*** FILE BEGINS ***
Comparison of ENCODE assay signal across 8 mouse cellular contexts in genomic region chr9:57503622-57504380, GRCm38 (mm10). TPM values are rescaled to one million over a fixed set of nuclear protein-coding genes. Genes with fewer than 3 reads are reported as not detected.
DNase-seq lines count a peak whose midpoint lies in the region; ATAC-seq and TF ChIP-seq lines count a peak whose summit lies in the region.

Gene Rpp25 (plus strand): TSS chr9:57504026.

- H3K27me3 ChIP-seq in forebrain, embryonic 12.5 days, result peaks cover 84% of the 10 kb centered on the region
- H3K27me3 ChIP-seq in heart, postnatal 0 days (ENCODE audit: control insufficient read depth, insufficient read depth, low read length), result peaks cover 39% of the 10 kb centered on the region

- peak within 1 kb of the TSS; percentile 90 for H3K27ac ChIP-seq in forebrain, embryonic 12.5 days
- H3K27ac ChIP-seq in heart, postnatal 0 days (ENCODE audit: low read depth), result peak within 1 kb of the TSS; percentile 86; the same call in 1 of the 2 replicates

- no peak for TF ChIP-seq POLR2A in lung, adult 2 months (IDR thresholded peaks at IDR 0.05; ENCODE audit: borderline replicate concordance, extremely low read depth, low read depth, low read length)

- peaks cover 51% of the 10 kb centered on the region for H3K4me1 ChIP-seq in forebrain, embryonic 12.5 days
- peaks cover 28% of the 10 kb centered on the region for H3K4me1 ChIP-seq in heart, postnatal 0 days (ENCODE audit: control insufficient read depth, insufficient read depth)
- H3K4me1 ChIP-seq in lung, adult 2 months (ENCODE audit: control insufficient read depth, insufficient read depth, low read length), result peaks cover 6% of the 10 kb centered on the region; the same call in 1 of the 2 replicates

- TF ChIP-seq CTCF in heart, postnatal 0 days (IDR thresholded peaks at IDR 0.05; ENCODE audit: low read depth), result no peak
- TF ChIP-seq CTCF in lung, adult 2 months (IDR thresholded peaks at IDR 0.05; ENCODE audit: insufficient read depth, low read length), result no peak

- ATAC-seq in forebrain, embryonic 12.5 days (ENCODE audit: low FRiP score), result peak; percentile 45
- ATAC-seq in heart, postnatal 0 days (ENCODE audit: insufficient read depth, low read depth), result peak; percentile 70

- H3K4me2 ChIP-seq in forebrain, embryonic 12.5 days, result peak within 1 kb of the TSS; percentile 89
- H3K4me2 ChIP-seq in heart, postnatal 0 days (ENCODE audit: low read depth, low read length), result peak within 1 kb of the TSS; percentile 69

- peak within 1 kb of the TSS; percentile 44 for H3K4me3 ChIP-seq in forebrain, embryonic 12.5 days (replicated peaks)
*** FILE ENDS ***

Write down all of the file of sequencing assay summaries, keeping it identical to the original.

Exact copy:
Comparison of ENCODE assay signal across 8 mouse cellular contexts in genomic region chr9:57503622-57504380, GRCm38 (mm10). TPM values are rescaled to one million over a fixed set of nuclear protein-coding genes. Genes with fewer than 3 reads are reported as not detected.
DNase-seq lines count a peak whose midpoint lies in the region; ATAC-seq and TF ChIP-seq lines count a peak whose summit lies in the region.

Gene Rpp25 (plus strand): TSS chr9:57504026.

- H3K27me3 ChIP-seq in forebrain, embryonic 12.5 days, result peaks cover 84% of the 10 kb centered on the region
- H3K27me3 ChIP-seq in heart, postnatal 0 days (ENCODE audit: control insufficient read depth, insufficient read depth, low read length), result peaks cover 39% of the 10 kb centered on the region

- peak within 1 kb of the TSS; percentile 90 for H3K27ac ChIP-seq in forebrain, embryonic 12.5 days
- H3K27ac ChIP-seq in heart, postnatal 0 days (ENCODE audit: low read depth), result peak within 1 kb of the TSS; percentile 86; the same call in 1 of the 2 replicates

- no peak for TF ChIP-seq POLR2A in lung, adult 2 months (IDR thresholded peaks at IDR 0.05; ENCODE audit: borderline replicate concordance, extremely low read depth, low read depth, low read length)

- peaks cover 51% of the 10 kb centered on the region for H3K4me1 ChIP-seq in forebrain, embryonic 12.5 days
- peaks cover 28% of the 10 kb centered on the region for H3K4me1 ChIP-seq in heart, postnatal 0 days (ENCODE audit: control insufficient read depth, insufficient read depth)
- H3K4me1 ChIP-seq in lung, adult 2 months (ENCODE audit: control insufficient read depth, insufficient read depth, low read length), result peaks cover 6% of the 10 kb centered on the region; the same call in 1 of the 2 replicates

- TF ChIP-seq CTCF in heart, postnatal 0 days (IDR thresholded peaks at IDR 0.05; ENCODE audit: low read depth), result no peak
- TF ChIP-seq CTCF in lung, adult 2 months (IDR thresholded peaks at IDR 0.05; ENCODE audit: insufficient read depth, low read length), result no peak

- ATAC-seq in forebrain, embryonic 12.5 days (ENCODE audit: low FRiP score), result peak; percentile 45
- ATAC-seq in heart, postnatal 0 days (ENCODE audit: insufficient read depth, low read depth), result peak; percentile 70

- H3K4me2 ChIP-seq in forebrain, embryonic 12.5 days, result peak within 1 kb of the TSS; percentile 89
- H3K4me2 ChIP-seq in heart, postnatal 0 days (ENCODE audit: low read depth, low read length), result peak within 1 kb of the TSS; percentile 69

- peak within 1 kb of the TSS; percentile 44 for H3K4me3 ChIP-seq in forebrain, embryonic 12.5 days (replicated peaks)